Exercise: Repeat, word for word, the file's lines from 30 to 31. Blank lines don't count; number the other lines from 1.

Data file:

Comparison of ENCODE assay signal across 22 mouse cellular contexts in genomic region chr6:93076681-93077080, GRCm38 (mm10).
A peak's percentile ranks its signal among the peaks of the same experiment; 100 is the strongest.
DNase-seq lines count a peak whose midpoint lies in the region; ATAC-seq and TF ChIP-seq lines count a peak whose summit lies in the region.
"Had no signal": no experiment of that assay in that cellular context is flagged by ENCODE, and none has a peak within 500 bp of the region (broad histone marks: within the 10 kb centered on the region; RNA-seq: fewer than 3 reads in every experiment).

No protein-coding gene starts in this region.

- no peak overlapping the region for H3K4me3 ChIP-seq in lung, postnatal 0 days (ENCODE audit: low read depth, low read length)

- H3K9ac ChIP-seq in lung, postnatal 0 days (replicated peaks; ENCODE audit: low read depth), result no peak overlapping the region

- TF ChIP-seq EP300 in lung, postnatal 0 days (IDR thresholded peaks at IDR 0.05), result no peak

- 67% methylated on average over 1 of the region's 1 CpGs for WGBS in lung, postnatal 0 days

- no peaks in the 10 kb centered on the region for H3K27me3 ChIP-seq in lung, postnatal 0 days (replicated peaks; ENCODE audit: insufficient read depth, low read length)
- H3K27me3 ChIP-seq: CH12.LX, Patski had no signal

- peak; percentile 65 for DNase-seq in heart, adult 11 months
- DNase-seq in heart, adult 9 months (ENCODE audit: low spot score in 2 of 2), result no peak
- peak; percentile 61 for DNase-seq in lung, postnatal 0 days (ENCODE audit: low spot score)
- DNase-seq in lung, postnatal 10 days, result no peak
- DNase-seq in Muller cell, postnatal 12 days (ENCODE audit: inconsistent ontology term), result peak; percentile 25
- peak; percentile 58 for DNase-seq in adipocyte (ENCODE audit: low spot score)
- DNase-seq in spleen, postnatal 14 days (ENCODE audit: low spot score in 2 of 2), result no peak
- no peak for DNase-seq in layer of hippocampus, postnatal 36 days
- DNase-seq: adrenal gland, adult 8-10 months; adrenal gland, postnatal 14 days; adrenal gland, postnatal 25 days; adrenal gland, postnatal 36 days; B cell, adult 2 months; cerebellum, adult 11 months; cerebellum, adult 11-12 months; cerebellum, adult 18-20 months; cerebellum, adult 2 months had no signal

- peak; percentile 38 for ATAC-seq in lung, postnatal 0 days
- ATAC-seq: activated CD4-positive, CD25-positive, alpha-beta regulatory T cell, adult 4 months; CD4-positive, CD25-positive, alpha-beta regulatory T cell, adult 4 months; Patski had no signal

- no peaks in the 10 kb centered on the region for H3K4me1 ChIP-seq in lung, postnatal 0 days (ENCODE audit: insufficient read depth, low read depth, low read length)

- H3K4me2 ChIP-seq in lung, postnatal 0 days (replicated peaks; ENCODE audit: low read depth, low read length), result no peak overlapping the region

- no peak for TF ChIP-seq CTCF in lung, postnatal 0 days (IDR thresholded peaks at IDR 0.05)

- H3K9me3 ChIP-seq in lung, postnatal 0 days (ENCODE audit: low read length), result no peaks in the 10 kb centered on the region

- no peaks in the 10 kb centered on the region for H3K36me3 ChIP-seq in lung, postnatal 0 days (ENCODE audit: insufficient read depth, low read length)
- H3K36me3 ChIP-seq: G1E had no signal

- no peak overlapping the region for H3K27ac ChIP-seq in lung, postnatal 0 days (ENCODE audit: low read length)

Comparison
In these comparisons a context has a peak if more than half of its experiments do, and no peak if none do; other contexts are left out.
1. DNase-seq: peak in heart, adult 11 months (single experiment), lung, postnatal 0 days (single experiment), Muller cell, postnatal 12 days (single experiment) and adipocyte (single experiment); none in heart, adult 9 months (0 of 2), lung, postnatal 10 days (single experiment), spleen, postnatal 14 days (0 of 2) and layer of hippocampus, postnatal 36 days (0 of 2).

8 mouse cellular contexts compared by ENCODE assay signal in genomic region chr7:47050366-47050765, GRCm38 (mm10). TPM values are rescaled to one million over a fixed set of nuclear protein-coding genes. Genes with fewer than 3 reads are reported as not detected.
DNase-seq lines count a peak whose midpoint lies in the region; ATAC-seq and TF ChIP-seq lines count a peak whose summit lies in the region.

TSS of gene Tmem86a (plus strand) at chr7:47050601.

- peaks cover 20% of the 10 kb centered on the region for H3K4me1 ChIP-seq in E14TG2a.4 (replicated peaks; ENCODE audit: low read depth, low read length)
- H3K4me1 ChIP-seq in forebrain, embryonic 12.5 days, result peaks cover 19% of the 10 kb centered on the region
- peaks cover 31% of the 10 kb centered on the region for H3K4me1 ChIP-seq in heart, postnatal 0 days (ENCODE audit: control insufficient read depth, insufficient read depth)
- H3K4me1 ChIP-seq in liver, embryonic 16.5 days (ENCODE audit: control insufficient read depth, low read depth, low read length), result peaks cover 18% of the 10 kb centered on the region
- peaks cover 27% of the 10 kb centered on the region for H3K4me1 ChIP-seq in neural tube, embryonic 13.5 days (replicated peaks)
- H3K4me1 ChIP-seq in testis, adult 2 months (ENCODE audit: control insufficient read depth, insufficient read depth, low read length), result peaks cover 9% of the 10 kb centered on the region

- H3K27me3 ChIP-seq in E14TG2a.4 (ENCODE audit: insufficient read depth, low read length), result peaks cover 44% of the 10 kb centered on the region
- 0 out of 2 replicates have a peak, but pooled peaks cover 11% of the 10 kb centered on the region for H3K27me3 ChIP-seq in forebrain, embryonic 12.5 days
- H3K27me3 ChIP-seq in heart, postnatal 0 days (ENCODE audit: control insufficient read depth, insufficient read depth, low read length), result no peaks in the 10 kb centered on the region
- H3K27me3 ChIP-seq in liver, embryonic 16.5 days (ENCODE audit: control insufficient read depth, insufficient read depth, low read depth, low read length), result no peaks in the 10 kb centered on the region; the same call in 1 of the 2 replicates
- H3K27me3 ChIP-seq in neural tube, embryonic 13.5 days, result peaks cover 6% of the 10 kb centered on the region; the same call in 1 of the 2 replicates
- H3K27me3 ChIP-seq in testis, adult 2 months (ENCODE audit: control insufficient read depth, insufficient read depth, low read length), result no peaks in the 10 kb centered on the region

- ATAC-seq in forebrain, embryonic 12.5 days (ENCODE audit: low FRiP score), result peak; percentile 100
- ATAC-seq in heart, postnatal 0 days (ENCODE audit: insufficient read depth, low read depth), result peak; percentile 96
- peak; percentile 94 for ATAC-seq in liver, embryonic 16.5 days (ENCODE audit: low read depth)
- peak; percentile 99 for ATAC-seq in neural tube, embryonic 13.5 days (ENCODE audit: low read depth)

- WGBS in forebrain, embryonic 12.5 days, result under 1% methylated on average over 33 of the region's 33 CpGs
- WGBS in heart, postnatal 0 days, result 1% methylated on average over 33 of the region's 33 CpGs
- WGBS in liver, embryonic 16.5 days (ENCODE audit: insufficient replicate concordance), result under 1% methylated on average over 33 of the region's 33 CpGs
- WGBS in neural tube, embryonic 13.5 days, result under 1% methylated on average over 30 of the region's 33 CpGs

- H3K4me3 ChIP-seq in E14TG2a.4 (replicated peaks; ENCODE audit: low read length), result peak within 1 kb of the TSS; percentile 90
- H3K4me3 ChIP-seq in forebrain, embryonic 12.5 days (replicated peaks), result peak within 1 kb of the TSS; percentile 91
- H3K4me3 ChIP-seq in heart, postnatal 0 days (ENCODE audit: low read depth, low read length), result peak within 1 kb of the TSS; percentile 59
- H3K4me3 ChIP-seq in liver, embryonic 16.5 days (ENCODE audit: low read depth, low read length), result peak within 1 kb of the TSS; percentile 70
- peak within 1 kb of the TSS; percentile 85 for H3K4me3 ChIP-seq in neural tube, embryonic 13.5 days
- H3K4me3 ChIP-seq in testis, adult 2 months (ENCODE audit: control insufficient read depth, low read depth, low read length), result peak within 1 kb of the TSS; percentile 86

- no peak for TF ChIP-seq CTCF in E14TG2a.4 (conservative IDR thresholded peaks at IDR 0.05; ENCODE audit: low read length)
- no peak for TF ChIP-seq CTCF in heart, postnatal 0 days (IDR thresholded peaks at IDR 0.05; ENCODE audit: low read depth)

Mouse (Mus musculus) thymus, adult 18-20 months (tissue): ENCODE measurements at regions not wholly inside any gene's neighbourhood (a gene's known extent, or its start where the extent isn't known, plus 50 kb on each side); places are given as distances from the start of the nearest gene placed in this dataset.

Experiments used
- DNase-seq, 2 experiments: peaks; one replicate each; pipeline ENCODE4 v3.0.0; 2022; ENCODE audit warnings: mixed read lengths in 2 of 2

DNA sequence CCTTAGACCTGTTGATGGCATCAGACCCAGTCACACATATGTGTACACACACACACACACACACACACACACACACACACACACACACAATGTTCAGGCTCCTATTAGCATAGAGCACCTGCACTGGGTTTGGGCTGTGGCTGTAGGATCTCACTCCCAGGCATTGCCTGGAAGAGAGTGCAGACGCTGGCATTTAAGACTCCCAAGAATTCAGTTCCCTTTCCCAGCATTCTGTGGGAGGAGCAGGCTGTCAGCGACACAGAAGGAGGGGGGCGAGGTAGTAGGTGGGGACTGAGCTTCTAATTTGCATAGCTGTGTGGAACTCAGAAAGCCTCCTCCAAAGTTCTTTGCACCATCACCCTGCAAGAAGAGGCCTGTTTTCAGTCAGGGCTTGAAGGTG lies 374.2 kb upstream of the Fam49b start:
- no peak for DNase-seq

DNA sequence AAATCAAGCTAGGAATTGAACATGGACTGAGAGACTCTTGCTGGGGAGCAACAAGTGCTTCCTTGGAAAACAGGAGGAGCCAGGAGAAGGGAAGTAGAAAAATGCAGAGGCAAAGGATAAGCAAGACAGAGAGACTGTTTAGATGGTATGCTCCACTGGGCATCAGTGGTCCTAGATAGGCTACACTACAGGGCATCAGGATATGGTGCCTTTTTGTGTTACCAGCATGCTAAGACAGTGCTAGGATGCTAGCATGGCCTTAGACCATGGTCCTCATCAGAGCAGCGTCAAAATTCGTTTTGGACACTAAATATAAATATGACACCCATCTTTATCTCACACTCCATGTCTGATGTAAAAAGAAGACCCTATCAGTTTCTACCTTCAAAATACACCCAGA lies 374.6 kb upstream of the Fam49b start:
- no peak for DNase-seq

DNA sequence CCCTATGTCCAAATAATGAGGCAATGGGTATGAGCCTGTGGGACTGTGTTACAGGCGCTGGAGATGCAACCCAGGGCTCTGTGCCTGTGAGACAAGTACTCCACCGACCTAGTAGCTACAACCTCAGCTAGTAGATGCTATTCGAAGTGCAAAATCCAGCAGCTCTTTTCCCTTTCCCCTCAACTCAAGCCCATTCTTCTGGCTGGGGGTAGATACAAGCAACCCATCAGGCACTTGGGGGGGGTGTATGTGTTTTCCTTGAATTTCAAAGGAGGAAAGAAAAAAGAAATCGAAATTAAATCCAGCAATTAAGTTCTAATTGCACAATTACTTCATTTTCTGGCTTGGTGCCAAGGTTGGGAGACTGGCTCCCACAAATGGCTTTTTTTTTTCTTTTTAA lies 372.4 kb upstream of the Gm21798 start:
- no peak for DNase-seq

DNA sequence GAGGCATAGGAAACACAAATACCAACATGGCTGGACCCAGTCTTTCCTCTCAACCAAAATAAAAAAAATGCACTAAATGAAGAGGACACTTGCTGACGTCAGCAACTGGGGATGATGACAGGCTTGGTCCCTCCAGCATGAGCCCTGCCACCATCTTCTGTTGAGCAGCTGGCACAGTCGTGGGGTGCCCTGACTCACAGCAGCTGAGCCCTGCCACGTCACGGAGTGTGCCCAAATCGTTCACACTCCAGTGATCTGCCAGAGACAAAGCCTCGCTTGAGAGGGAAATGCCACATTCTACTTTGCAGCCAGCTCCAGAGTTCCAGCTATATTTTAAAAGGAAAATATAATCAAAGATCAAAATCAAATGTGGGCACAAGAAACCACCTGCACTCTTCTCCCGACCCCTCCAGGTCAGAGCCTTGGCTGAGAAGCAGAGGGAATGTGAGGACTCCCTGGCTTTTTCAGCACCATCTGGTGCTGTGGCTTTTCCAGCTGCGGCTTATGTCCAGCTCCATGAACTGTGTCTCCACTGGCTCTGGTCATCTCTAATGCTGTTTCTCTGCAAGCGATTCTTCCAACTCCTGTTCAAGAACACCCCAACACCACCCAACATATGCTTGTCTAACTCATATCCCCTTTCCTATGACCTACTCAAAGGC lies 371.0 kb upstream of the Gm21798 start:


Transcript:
Comparison
In these comparisons a context has a peak if more than half of its experiments do, and no peak if none do; other contexts are left out.